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1st November 2018

UoM has not joined EAUC initiative to reduce carbon emissions

Vice-Chancellors of five UK institutions have pledged to work with the Government to reduce carbon emissions
UoM has not joined EAUC initiative to reduce carbon emissions
Photo: Pete Birkinshaw @ Wikicommons

The Environmental Association for Universities and Colleges (EAUC), a non-profit member-based charity, has revealed that Vice-Chancellors and Students’ Union representatives from five UK universities have joined forces with the Government to tackle carbon emissions in major cities across the country.

The Government’s Emissions Reduction Pledge was signed on Thursday 18th October by staff at the University of Reading, Northumbria University, The University of Winchester, Newcastle University, and the University of Nottingham.

The EAUC have been appointed to represent institutions with over two million students and just under 400,000 members of university staff.

The University of Manchester, holding the highest number of students at any UK university, are not part of this programme. A spokesperson for the University said: “The University is committed to reducing its carbon emissions by 40% by 2020 (from the 2007-08 baseline).”

These plans put in place by the University include the introduction of Brunswick Park at the University of Manchester, which aims to add more greenery to the campus, making it more environmentally friendly, as well as more sustainable. This is part of the university’s ‘Campus Masterplan’ vision.

They followed: “We are the first university in the world to have been recognised as a carbon literate organisation which requires us to engage positively with our community in developing and delivering low carbon behaviour.

“For students this has included the sustainability grand challenge for all first years, and thousands of staff have engaged in 10,000 Actions, a programme of activity for positive action on sustainability.

“On campus we have undertaken extensive work to make new and existing buildings energy efficient and we have a large range of programmes to encourage sustainable travel.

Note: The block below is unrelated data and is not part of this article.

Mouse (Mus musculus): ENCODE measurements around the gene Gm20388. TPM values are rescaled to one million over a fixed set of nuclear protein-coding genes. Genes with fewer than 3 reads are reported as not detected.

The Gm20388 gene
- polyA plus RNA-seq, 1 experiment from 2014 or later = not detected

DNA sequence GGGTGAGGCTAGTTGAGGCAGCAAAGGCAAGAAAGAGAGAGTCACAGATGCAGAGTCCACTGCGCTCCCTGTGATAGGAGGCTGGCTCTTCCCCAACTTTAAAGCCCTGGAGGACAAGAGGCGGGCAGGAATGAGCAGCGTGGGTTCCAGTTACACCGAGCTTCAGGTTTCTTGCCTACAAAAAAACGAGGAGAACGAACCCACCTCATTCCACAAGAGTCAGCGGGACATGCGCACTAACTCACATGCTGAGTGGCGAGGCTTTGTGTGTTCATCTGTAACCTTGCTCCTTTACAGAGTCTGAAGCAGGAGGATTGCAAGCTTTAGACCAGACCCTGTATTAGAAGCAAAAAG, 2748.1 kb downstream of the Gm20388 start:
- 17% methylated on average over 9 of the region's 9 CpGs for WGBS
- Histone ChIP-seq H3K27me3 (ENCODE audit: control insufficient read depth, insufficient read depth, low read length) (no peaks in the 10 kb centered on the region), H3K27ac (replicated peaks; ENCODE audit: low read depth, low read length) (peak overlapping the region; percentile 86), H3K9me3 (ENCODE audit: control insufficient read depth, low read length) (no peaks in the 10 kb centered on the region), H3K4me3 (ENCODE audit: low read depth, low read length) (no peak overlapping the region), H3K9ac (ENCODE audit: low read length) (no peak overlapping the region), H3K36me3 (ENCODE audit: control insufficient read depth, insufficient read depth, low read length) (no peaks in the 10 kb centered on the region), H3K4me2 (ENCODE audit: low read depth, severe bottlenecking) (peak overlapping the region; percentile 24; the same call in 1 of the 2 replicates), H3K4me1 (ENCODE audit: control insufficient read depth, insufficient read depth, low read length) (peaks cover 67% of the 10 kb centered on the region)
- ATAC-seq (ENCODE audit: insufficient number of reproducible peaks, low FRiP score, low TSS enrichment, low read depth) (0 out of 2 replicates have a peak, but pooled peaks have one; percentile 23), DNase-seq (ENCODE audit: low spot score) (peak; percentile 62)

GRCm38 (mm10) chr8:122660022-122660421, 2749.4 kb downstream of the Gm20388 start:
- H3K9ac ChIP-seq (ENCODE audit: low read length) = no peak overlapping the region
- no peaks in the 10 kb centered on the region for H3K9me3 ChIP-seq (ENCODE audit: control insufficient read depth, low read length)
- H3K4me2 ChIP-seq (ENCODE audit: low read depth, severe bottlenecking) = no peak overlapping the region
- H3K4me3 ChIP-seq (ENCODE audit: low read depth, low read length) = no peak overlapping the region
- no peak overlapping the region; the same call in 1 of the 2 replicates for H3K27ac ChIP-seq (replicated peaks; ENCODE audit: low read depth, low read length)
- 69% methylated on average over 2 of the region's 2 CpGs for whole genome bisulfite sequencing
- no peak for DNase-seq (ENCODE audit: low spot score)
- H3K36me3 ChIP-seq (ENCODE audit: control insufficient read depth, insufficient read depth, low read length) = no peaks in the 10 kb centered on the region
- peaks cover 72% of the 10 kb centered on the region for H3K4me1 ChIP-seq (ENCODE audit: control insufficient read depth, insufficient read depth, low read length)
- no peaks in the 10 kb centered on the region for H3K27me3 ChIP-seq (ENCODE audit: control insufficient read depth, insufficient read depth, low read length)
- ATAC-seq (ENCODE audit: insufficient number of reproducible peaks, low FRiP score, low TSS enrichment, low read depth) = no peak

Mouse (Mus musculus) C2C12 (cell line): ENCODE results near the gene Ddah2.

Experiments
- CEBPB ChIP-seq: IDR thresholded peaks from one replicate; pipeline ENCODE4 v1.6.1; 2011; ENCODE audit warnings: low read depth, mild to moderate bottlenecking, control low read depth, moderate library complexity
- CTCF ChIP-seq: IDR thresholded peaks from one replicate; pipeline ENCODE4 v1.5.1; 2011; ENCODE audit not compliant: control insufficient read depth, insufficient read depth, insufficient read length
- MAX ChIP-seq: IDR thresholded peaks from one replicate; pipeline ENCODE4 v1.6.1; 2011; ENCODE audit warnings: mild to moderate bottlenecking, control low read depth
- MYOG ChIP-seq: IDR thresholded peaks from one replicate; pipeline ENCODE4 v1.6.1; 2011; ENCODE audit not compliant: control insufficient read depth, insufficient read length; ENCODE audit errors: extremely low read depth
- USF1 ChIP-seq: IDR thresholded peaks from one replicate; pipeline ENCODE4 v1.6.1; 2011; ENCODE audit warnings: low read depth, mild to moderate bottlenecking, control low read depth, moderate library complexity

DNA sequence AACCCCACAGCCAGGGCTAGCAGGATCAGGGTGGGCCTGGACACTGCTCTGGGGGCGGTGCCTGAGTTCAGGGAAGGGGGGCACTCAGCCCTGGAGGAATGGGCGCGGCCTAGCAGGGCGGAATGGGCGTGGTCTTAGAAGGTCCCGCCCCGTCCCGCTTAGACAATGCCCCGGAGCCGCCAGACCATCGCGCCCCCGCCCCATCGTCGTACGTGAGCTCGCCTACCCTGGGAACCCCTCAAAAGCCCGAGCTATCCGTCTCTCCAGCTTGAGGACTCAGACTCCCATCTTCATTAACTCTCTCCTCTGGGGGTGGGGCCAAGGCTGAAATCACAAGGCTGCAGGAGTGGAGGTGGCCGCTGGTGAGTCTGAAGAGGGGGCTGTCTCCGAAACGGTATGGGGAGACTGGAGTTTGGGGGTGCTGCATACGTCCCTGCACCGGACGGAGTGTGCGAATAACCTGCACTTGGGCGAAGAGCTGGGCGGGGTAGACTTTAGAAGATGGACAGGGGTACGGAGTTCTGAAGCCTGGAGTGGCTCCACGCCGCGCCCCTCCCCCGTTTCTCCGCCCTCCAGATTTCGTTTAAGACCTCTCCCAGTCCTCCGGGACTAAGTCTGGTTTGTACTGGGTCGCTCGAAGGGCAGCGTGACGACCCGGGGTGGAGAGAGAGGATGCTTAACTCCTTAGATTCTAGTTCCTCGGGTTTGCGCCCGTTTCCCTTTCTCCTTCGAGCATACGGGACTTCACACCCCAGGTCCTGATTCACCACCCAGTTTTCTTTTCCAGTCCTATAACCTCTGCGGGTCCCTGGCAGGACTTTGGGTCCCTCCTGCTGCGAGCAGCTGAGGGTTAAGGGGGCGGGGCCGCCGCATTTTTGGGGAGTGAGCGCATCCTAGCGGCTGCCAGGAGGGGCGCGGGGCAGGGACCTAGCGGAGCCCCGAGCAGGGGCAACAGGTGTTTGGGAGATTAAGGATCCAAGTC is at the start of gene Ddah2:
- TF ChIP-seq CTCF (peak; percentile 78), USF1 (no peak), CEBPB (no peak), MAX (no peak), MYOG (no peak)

“This is part of a huge range of activity, from procurement to catering which is contributing to carbon and other sustainability targets.

“Alongside this our academics are carrying out world-leading research into subjects such as energy, transport and the social impacts of climate change which are making meaningful differences around the world.”

Supported by Unicef Environment, the EAUC focuses on creating 5-year-plans to improve organisational reach, and convening power and business models, as well as creating a platform for sustainability performance in education, as they believe the issues of social, environmental and economic sustainability are interlinked.

Ali Milani, Vice President at the National Union of Students (NUS), said: “It’s great to see the tenth anniversary of the Climate Change Act being celebrated in Green Great Britain Week, and even better to see the first Universities in the UK signing up to this really challenging emissions reduction pledge.

“Making this commitment demonstrates real sector leadership and we really hope the institutions involved will deliver the 30 per cent reduction in greenhouse gas emissions they’ve agreed by 2020/21.”

It was recently revealed by council leaders that Manchester City Council have debated plans to introduce a congestion charge for vehicles in the city. Carbon emissions in Manchester are at some of their worst figures to date.

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